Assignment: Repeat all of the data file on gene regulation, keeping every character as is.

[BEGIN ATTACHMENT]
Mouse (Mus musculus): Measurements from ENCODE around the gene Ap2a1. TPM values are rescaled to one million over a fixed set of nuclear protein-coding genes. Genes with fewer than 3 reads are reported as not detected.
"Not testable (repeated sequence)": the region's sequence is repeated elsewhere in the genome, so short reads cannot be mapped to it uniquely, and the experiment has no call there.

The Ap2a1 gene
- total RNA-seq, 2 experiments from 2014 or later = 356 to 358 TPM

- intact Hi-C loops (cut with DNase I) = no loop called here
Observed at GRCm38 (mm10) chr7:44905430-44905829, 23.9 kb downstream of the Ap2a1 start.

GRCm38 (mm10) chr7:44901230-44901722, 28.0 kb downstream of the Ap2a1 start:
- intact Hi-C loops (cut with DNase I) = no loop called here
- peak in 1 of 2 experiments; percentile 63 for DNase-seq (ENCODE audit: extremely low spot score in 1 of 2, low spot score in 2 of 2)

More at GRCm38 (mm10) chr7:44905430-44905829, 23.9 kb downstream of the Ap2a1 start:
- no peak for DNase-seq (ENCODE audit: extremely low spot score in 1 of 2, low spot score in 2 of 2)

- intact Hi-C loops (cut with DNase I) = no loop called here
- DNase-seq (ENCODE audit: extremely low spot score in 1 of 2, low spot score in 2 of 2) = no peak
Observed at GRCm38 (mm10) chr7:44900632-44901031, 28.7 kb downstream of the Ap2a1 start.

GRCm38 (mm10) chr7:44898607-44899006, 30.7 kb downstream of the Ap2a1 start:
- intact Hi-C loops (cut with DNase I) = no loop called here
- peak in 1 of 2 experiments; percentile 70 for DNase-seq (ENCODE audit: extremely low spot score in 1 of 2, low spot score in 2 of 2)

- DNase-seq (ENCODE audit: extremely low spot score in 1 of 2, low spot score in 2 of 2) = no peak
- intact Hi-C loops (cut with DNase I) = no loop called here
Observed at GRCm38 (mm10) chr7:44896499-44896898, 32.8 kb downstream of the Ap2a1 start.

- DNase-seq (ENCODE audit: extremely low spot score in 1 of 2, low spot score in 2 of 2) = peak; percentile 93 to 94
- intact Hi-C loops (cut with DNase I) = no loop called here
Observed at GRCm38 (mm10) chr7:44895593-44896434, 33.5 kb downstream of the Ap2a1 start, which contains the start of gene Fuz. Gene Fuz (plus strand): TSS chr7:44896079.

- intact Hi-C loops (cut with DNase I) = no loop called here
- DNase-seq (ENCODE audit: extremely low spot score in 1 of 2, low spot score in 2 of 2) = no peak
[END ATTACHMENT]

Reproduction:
Mouse (Mus musculus): Measurements from ENCODE around the gene Ap2a1. TPM values are rescaled to one million over a fixed set of nuclear protein-coding genes. Genes with fewer than 3 reads are reported as not detected.
"Not testable (repeated sequence)": the region's sequence is repeated elsewhere in the genome, so short reads cannot be mapped to it uniquely, and the experiment has no call there.

The Ap2a1 gene
- total RNA-seq, 2 experiments from 2014 or later = 356 to 358 TPM

- intact Hi-C loops (cut with DNase I) = no loop called here
Observed at GRCm38 (mm10) chr7:44905430-44905829, 23.9 kb downstream of the Ap2a1 start.

GRCm38 (mm10) chr7:44901230-44901722, 28.0 kb downstream of the Ap2a1 start:
- intact Hi-C loops (cut with DNase I) = no loop called here
- peak in 1 of 2 experiments; percentile 63 for DNase-seq (ENCODE audit: extremely low spot score in 1 of 2, low spot score in 2 of 2)

More at GRCm38 (mm10) chr7:44905430-44905829, 23.9 kb downstream of the Ap2a1 start:
- no peak for DNase-seq (ENCODE audit: extremely low spot score in 1 of 2, low spot score in 2 of 2)

- intact Hi-C loops (cut with DNase I) = no loop called here
- DNase-seq (ENCODE audit: extremely low spot score in 1 of 2, low spot score in 2 of 2) = no peak
Observed at GRCm38 (mm10) chr7:44900632-44901031, 28.7 kb downstream of the Ap2a1 start.

GRCm38 (mm10) chr7:44898607-44899006, 30.7 kb downstream of the Ap2a1 start:
- intact Hi-C loops (cut with DNase I) = no loop called here
- peak in 1 of 2 experiments; percentile 70 for DNase-seq (ENCODE audit: extremely low spot score in 1 of 2, low spot score in 2 of 2)

- DNase-seq (ENCODE audit: extremely low spot score in 1 of 2, low spot score in 2 of 2) = no peak
- intact Hi-C loops (cut with DNase I) = no loop called here
Observed at GRCm38 (mm10) chr7:44896499-44896898, 32.8 kb downstream of the Ap2a1 start.

- DNase-seq (ENCODE audit: extremely low spot score in 1 of 2, low spot score in 2 of 2) = peak; percentile 93 to 94
- intact Hi-C loops (cut with DNase I) = no loop called here
Observed at GRCm38 (mm10) chr7:44895593-44896434, 33.5 kb downstream of the Ap2a1 start, which contains the start of gene Fuz. Gene Fuz (plus strand): TSS chr7:44896079.

- intact Hi-C loops (cut with DNase I) = no loop called here
- DNase-seq (ENCODE audit: extremely low spot score in 1 of 2, low spot score in 2 of 2) = no peak